This is also reflected in the language of the Torah: the word for ‘speak’ is daber and the word for ‘physical objects’ is davvar. In Hebrew these appear as the same word. This shows us that the Torah sees speech and physical objects as having the same value, and that neither one is more real. For example, music and oxygen aren’t visible to the naked eye but we know they are still there.  Something which can’t be experienced through our sense of sight or touch, can still exist.  In fact, amazingly, a word that is used in magic is ‘abracadabra’ and this word is Hebrew (except pronounced as Evra ke dabra) which means ‘I create as I speak!’ Speech creates a reality.

This is particularly relevant to me as I become Bat Mitzvah because the Torah tells us that, from when you become Bat Mitzvah, your words matter and are taken seriously, unlike those of a young child.

The Torah views a person’s speech as so effective that there are many mitzvot in the Torah that relate to speech and in the Viduy confessional prayer there are also 11 statements of atonement for sins that relate to speech. Jewish sages teach us that…. Mavet vechaim beyad ha lashon which means, ‘Death and life are in the hand of the tongue.’  Unlike that famous proverb ‘Stick and stones may break my bones, but words will never harm me,’ the Torah view is that word can be more powerful then sticks and stones, and their impact can be far more potent.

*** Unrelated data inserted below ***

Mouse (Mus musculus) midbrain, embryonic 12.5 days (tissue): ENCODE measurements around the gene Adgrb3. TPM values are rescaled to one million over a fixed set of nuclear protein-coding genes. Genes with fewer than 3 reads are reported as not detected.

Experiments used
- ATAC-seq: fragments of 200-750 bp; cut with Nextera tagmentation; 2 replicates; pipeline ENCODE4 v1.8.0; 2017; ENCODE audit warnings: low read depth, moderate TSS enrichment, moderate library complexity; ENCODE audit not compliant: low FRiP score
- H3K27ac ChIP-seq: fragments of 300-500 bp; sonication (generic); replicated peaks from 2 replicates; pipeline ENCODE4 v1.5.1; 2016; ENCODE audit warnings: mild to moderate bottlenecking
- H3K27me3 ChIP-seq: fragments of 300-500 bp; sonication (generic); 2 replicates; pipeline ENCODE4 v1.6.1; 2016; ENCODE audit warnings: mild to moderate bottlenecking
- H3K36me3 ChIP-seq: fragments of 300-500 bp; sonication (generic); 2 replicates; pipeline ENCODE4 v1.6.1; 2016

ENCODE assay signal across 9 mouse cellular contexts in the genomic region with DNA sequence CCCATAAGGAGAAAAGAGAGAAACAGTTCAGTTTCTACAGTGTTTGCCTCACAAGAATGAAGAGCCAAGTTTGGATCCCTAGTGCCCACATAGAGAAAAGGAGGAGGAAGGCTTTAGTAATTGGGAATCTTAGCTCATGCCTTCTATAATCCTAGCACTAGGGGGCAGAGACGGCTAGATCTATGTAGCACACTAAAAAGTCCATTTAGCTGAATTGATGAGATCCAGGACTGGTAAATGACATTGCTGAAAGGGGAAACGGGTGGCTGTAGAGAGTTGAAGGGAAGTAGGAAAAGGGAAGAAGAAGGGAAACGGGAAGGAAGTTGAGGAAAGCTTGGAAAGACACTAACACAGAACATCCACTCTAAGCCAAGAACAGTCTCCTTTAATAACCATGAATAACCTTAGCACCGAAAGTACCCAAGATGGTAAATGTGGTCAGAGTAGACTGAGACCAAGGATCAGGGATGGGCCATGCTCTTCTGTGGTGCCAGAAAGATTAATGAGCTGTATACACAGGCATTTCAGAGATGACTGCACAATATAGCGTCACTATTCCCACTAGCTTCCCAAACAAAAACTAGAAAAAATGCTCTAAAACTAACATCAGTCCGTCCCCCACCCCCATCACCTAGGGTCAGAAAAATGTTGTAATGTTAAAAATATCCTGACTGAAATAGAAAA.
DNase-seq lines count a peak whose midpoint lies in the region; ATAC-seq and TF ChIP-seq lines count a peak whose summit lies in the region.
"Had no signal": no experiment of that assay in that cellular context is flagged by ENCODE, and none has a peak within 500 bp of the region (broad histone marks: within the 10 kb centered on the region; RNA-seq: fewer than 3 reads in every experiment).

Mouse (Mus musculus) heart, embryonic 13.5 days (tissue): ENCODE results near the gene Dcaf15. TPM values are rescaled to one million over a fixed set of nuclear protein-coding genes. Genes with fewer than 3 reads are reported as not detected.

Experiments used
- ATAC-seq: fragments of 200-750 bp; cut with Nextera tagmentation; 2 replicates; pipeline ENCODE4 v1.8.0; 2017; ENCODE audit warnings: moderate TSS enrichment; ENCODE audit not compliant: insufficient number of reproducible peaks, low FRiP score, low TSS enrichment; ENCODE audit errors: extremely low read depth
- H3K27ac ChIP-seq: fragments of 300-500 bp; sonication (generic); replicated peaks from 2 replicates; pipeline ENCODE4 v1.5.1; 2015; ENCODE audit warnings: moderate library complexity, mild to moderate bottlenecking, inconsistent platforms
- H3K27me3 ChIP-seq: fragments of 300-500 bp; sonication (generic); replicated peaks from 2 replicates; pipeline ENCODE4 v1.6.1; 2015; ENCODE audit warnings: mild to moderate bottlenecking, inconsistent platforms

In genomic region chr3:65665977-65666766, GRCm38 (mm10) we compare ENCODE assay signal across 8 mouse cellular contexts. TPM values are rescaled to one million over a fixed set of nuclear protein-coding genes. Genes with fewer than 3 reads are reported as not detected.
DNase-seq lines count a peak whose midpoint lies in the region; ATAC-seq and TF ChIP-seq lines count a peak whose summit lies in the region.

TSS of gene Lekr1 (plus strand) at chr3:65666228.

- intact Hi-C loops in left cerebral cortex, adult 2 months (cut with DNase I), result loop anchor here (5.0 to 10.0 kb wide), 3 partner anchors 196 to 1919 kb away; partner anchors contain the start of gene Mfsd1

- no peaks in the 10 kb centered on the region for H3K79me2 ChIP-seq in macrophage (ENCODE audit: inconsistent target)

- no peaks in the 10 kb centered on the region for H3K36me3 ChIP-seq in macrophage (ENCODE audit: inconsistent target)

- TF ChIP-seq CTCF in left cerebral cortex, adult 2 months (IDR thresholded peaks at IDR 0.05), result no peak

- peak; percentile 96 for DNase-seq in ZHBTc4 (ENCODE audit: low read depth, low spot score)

But words can also be used for good.

Neil Layborn

In 2017 a man called Neil Layborn was jogging along Waterloo Bridge on his regular run, when he saw a man who he thought was about to jump from the bridge. The man’s name was Johnny Benjamin.  Although he didn’t know him, Mr. Layborn stopped jogging and approached Johnny, spoke with him for 25 minutes and persuaded him to seek the treatment that he needed. Jonny Benjamin recovered and was deeply grateful to Neil Layborn for using words to quite literally save his life. The 2 men met up again this year and ran the marathon together to raise money for those suffering from mental ill-health. Neil could have easily jogged past, but instead he used the power of speech to restore hope and life to another.

Lion milk

This idea is also illustrated in a famous story of the King who was ill and required the milk of a lioness to recover. He offered a reward to whoever could help. A young man successfully obtained the milk by taming the lioness by feeding her a goat every day.

One day, he was returning to the palace with his precious jug of milk when he fell asleep and had a dream that all his body parts were arguing over which of them was the most important. When the tongue said that her power of speech was more important then everything else, the arms, legs and other parts all laughed.

The young man awoke and resumed his journey. When he finally arrived at the palace the next morning, he said that he was delighted to present the king with a jug of the milk…. of a dog. The king became furious and threw him into prison. In the cell his tongue said: You see, life and death is in the power of the tongue.